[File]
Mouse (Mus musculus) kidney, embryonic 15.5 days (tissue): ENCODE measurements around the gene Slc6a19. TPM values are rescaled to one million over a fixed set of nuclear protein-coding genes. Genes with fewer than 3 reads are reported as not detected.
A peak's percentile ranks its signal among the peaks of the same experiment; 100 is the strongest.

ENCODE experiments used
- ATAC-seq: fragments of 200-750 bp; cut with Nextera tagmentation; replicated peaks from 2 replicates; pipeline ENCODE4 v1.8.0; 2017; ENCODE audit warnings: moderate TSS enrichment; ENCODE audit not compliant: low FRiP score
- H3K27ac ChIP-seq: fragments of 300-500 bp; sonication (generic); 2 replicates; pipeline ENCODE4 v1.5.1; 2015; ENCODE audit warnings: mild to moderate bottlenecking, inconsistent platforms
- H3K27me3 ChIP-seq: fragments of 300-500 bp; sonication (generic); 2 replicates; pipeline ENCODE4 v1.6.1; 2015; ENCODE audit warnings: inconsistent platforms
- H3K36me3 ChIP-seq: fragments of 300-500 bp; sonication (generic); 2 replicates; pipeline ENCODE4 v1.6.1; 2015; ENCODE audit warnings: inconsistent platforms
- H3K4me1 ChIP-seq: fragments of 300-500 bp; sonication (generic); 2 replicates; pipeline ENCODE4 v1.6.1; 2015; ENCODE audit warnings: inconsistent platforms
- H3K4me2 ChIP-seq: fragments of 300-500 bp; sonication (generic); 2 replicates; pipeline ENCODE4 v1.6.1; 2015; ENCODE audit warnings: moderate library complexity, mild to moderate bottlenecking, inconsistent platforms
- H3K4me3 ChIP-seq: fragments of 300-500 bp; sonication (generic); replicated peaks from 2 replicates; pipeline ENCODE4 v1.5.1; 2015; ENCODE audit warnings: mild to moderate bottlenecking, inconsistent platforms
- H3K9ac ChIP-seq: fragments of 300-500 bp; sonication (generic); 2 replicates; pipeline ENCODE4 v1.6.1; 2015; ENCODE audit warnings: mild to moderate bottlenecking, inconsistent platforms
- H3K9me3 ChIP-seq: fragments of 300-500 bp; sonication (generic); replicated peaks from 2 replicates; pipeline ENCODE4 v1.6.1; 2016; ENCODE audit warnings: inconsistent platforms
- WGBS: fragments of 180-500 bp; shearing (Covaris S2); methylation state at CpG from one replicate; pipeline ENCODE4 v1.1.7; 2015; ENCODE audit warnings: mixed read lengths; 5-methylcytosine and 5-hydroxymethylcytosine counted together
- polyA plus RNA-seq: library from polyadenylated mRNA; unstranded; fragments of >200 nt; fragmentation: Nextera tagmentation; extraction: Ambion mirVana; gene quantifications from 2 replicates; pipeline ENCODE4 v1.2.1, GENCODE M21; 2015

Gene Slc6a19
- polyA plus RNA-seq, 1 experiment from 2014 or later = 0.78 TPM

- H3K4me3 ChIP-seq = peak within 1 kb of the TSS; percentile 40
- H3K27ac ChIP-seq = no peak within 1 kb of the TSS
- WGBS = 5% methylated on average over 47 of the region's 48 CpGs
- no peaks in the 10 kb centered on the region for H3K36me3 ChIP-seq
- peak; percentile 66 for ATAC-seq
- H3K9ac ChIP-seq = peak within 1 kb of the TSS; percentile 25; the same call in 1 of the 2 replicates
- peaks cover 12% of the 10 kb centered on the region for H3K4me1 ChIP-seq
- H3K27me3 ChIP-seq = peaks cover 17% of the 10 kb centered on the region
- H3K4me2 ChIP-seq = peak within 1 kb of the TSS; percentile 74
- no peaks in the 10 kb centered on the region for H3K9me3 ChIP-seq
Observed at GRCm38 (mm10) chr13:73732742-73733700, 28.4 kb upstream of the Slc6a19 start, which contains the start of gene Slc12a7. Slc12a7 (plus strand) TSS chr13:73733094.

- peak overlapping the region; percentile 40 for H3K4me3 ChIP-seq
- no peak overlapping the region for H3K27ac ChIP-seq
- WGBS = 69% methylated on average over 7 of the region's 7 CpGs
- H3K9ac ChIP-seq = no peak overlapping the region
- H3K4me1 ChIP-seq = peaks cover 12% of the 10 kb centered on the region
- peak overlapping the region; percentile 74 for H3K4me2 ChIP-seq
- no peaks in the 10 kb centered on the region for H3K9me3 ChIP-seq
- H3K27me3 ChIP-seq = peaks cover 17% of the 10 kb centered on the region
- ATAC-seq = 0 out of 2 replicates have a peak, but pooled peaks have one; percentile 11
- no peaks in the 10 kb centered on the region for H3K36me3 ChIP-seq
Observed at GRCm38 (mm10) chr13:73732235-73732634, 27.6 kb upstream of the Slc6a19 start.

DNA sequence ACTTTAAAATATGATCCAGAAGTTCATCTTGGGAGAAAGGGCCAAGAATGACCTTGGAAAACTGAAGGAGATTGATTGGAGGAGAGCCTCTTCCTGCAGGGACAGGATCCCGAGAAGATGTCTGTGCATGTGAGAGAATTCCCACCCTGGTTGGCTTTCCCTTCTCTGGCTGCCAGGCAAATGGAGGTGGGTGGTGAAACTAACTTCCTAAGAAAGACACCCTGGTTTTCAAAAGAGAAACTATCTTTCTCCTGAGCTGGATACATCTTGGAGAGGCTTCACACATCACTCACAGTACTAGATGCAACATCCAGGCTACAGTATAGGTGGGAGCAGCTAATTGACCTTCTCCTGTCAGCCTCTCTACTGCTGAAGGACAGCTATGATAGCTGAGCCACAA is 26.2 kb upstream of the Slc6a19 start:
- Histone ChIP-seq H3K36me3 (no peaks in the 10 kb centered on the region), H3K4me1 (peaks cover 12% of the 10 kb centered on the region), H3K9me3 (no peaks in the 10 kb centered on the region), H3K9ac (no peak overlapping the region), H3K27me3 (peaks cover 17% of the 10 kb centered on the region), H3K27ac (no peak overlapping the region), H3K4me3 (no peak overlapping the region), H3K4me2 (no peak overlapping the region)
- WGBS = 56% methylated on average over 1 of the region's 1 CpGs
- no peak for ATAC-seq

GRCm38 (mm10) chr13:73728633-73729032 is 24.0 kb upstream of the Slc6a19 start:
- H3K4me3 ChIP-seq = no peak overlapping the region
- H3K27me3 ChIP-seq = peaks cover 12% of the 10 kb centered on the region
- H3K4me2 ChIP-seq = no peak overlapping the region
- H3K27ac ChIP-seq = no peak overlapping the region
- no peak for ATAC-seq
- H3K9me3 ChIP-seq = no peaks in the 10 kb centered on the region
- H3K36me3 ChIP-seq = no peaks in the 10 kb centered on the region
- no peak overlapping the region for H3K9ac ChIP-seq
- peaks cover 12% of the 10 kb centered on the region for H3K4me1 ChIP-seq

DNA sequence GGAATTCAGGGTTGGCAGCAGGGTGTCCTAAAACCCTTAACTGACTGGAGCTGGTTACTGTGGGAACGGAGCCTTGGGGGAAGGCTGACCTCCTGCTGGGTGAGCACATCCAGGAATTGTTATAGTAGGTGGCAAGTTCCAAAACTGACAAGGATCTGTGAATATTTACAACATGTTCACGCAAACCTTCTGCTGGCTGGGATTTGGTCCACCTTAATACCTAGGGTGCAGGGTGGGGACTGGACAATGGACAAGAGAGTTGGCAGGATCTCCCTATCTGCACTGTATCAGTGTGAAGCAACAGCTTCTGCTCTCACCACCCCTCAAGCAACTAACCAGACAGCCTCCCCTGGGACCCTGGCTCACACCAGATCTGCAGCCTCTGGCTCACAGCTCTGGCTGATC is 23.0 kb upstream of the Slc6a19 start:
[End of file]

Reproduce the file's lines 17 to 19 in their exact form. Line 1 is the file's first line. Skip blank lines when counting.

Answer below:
- H3K4me3 ChIP-seq = peak within 1 kb of the TSS; percentile 40
- H3K27ac ChIP-seq = no peak within 1 kb of the TSS
- WGBS = 5% methylated on average over 47 of the region's 48 CpGs